Published November 30, 2020

Nev March, author of Murder in Old Bombay, is the winner of the Minotaur Books/Mystery Writers of America First Crime Novel Award. Leaving a career in business analysis in 2015 she turned to her passion, writing fiction. A Parsee Zoroastrian, Nev lives with her husband and two sons in New Jersey. Learn more at NevMarch.com.

Get to know Nev in this Q&A and then join us on Thursday, December 3 at 12 PM ET to hear her discuss her work in SHELF LIFE: Intercontinental Affairs with Jasmine Aimaq and Nev March.

Festival: What motivated you to become a writer? 

March: It’s been a life-long dream! I wrote five novels before submitting the fifth to Mystery Writers of America’s contest. Writing is such a key part of me, that I can’t identify a time when I did NOT want to be one.

Who or what are some of your creative influences?

Writers of classics like Arthur Conan Doyle and Agatha Christie, as well as Josephine Tey and Mary Stewart. M. M Kaye (The Far Pavilions) and Rudyard Kipling’s Kim certainly influenced me, as well as modern writers like Louise Penny, Sujata Massey, Amor Towles and Diana Gabaldon.

What was your favorite part about writing your book?

All of it! The most addictive part was writing the first draft. I’ve heard it called “the writer’s trance”—that phase of drafting the novel by describing the scenes that play out in one’s mind. It hijacked my mind completely, so that there was no time in the day when I wasn’t writing or thinking about it. I even dreamed about it constantly. It was enthralling and terrifying!

Do you have any sources of inspiration that you come back to while writing?

To take a break I play piano—lovely classical pieces. Poetry also fuels my writing engine—it’s so compact, The fluid images constantly generate new ideas, scenes and questions in my mind. I read both fiction and non-fiction while I’m in the middle of a novel—multiple genres and writers, as well as historical books to deepen my research. Reading books written in the time period I’m writing about fills me with more possibilities.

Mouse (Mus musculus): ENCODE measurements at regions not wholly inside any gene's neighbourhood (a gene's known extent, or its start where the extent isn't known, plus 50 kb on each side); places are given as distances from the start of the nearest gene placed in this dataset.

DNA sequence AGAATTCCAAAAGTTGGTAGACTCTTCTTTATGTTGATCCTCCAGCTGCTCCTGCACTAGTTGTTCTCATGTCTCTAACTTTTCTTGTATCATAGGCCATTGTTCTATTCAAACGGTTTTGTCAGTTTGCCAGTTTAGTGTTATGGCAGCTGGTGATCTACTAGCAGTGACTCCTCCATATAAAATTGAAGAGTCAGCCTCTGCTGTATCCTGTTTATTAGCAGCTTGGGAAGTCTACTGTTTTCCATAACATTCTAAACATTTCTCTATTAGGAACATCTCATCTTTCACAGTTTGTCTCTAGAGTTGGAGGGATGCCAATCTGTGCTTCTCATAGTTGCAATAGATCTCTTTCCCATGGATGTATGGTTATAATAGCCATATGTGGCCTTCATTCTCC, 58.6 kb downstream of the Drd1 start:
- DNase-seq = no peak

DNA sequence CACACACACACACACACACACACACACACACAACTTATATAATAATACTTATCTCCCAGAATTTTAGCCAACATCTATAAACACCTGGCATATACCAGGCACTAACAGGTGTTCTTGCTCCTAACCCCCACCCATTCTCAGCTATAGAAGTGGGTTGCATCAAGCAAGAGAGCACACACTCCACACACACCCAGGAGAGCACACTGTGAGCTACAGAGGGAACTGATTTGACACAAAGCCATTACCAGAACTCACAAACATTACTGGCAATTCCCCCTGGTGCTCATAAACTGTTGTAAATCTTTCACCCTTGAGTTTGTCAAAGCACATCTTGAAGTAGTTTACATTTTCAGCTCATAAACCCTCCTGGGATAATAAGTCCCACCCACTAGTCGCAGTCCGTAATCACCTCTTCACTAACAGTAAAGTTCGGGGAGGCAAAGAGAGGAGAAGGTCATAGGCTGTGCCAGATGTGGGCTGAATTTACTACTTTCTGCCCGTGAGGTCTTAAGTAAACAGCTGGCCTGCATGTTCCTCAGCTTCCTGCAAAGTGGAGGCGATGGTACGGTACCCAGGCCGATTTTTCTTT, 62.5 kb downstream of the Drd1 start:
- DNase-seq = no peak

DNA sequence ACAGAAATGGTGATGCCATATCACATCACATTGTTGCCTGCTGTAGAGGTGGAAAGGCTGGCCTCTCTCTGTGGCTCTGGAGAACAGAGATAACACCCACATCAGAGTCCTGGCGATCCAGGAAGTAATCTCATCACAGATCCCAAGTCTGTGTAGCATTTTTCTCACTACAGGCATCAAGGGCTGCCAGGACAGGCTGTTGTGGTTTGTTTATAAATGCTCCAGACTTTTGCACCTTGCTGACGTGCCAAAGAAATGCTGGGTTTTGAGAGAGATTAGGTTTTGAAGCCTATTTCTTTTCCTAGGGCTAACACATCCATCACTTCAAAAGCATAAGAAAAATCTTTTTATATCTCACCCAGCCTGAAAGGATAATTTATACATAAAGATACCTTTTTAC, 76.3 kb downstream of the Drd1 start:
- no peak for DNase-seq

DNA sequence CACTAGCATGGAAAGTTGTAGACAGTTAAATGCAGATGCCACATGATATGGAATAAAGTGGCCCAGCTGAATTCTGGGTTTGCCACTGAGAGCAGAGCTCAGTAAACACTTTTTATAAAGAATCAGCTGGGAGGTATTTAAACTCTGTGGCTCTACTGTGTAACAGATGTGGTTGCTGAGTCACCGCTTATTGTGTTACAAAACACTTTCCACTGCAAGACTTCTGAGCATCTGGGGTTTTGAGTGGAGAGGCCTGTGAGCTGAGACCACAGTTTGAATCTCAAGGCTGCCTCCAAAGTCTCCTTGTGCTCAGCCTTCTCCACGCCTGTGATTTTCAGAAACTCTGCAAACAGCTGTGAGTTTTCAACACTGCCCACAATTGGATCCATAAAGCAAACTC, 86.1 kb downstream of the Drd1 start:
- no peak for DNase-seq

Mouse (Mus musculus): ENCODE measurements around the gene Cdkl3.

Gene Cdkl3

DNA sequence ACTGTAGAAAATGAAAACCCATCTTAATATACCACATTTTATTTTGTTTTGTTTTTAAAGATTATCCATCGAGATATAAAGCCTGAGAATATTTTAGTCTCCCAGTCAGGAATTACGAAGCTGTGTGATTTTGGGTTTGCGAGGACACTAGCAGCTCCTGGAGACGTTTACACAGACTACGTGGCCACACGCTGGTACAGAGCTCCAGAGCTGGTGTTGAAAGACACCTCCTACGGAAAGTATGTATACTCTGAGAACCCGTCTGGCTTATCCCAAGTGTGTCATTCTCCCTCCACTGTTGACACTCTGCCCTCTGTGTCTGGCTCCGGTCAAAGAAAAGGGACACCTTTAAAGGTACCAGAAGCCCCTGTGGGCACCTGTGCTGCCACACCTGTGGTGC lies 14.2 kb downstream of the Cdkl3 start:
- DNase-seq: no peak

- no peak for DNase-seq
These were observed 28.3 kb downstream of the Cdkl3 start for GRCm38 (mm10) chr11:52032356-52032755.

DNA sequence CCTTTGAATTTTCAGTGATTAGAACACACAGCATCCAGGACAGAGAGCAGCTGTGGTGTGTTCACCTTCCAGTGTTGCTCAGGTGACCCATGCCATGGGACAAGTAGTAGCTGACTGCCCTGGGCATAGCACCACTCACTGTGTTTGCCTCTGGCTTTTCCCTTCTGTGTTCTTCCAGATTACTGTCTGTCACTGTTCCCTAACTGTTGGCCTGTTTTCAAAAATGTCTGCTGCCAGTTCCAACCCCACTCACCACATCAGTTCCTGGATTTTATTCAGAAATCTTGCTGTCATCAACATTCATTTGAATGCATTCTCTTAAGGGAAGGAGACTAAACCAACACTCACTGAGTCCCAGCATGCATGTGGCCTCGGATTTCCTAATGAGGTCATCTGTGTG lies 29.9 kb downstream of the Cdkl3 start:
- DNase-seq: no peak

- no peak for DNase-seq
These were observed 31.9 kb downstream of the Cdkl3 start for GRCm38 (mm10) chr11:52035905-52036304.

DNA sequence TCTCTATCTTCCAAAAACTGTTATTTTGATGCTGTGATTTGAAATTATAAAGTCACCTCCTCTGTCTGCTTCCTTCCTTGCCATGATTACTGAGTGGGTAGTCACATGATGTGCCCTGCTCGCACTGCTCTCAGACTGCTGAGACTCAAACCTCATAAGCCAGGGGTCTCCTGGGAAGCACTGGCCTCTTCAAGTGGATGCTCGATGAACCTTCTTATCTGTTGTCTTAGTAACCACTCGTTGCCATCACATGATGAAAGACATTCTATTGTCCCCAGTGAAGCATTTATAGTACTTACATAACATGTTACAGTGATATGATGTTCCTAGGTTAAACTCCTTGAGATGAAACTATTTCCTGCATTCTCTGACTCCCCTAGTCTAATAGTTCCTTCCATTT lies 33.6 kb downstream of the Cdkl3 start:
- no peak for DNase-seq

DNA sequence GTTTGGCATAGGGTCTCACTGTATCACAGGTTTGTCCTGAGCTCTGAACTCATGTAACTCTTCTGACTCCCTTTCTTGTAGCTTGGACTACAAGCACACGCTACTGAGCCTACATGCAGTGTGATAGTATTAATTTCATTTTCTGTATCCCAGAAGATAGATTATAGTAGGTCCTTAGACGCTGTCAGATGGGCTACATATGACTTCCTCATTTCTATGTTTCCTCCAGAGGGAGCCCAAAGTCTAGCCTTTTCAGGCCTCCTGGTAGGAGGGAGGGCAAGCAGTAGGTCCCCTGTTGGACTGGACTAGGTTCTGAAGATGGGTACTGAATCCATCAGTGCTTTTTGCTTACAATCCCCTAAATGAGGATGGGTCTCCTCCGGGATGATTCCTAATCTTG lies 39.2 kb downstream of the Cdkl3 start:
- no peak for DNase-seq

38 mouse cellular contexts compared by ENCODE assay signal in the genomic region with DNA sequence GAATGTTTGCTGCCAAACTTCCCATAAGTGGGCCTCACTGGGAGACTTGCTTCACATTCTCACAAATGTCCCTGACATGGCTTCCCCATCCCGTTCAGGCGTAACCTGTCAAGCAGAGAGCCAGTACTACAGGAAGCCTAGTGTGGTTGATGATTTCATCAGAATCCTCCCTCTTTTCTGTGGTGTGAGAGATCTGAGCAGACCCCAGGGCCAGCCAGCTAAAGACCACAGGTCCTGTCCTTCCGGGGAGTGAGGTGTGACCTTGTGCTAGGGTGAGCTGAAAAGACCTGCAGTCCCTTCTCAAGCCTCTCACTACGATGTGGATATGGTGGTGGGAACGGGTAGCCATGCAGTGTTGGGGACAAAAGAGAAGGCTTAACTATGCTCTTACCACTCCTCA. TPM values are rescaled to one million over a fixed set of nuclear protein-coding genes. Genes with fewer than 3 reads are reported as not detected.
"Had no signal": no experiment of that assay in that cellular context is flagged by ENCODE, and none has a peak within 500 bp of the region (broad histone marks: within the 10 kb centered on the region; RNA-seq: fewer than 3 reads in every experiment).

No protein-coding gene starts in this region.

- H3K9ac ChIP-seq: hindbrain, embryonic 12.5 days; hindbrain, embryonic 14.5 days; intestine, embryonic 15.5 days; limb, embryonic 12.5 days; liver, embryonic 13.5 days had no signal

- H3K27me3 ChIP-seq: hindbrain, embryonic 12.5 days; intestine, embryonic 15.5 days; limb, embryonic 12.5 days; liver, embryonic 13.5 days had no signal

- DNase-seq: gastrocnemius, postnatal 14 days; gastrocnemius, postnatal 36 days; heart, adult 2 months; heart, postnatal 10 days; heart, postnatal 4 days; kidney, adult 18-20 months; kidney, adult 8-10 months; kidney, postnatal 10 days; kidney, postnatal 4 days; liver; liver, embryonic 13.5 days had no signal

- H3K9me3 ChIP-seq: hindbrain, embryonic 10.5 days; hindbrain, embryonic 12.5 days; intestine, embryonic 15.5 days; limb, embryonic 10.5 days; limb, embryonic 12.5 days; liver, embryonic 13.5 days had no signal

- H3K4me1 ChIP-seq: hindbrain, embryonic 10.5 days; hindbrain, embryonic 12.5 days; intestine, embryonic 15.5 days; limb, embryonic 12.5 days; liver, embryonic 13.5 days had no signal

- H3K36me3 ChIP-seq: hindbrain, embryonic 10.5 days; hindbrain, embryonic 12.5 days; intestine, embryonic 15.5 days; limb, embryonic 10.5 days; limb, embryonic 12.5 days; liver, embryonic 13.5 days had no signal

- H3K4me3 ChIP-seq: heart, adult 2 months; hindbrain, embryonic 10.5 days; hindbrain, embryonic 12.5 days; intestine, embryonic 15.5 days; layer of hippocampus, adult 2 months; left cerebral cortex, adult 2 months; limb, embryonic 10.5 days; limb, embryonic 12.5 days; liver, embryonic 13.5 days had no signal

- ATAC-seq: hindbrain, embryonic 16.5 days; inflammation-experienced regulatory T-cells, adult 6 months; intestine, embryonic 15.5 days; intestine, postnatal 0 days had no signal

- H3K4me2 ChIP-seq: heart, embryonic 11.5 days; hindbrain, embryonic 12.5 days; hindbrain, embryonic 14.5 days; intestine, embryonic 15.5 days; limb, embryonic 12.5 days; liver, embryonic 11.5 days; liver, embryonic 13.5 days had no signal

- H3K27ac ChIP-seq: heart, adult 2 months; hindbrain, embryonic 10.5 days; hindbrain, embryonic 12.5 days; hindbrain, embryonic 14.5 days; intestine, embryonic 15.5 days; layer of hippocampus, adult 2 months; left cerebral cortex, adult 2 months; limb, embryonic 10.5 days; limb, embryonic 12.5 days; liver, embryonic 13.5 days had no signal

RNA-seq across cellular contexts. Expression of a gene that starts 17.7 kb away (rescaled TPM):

What impact or takeaway do you hope your work will have for readers? 

I want to entertain them! I hope they’re carried into a different world where they join Captain Jim’s in scouring diverse places and people for clues—a world where mountain villages and society drawing rooms are equally treacherous, yet offer unexpected gifts to those who keep trying and will not give up. I want them to see the ugliness of unfairness and the beauty of unexpected kindness.

In ambitious moments, I dream that readers will find profound meaning in my book, even if each perceives a different facet of it. Within my (tiny) Zoroastrian community, I hope folks hear the plea at the heart of the story to update our social norms. It’s something that’s eaten away at me for years—how can good, kind people hurt others so terribly? In this book I’ve offered a sympathetic portrait of Burjor, a generous, earnest man, who does just that. By empathizing with someone who’s being discriminated against, some might possibly re-examine their beliefs.

Describe how a book changed your life or perspective.

I read Charlotte Brontë’s Jane Eyre before I was fifteen years old. It made an immense impression on me—her hard won self-respect, her independence, her quandary and decision to choose self-worth over her lover. As a Gothic romance it was delightful, but it is far more than the story of her relationship with Rochester.

What is something that you’ve read recently and would recommend to others?

The Man on the Washing Machine by Sue Cox (the sequel is The Man in the Microwave Oven!). Droll humor, wrapped in a fast-paced murder mystery. Joanna Schaffhausen’s All The Best Lies is book three of her Ellery Hathaway series. Profound introspection is sprinkled with a light touch. An ominous cold trail keeps getting deadlier as the pages turn, and a sensuous attraction develops between the two lead characters.

What are you working on next?

I’ve just completed the draft of my sequel. This story will trace a pair of immigrants in their journey from delight through disenchantment in the new world. It’s set in1893 Chicago, where twenty-seven million Americans will visit the World’s Fair to see the Columbian Exposition. Chicago hosts the first Parliament of World Religions that summer, while at the same time, the World Convention of Anarchists has assembled. A quarter million hungry, unemployed men search the streets for work. What could possibly go wrong? When a pair of young immigrants discovers a possible plot to blow up the World’s Fair, the stakes rise—everything they care about is at risk, even each other.

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